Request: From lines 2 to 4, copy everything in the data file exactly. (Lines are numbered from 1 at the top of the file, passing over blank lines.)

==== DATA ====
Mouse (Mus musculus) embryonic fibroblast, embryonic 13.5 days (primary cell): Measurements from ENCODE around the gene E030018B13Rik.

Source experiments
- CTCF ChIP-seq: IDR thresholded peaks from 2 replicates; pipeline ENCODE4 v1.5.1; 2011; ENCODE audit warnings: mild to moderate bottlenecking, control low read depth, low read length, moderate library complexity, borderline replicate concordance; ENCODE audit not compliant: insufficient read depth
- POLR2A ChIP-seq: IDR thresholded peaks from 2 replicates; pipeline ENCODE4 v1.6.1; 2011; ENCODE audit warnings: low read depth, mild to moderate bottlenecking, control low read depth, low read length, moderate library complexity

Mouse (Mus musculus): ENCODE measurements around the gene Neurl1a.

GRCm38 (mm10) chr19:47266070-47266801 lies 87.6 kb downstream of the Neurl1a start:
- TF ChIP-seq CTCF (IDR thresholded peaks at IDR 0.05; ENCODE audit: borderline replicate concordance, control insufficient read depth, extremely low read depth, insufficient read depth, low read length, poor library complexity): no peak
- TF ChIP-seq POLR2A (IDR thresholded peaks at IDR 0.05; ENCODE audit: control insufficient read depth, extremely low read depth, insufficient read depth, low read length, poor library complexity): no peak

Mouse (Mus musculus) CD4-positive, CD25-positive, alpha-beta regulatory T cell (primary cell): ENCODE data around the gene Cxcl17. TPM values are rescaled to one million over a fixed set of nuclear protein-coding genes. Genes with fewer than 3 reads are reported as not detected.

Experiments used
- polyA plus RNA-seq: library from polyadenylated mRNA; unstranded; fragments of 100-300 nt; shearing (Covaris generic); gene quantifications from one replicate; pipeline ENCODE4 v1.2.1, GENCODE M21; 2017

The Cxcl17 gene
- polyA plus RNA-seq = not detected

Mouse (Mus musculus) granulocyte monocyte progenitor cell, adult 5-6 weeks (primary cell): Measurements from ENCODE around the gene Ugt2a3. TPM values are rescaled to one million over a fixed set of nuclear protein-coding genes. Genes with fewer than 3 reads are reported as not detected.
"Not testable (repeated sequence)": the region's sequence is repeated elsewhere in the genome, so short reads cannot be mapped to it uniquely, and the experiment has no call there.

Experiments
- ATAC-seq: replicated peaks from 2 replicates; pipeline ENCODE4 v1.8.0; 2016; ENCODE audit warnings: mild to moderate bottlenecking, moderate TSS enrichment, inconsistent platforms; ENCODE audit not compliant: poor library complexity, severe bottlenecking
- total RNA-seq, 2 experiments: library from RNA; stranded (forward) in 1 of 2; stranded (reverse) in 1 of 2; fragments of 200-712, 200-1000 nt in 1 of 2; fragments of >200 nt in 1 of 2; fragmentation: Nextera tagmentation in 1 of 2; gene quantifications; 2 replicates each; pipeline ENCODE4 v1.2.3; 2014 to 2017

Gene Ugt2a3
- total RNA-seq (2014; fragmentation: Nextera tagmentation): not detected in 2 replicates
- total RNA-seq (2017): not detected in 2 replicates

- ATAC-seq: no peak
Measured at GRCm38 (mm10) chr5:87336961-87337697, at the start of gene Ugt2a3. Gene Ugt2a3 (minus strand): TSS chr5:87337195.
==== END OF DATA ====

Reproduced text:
Source experiments
- CTCF ChIP-seq: IDR thresholded peaks from 2 replicates; pipeline ENCODE4 v1.5.1; 2011; ENCODE audit warnings: mild to moderate bottlenecking, control low read depth, low read length, moderate library complexity, borderline replicate concordance; ENCODE audit not compliant: insufficient read depth
- POLR2A ChIP-seq: IDR thresholded peaks from 2 replicates; pipeline ENCODE4 v1.6.1; 2011; ENCODE audit warnings: low read depth, mild to moderate bottlenecking, control low read depth, low read length, moderate library complexity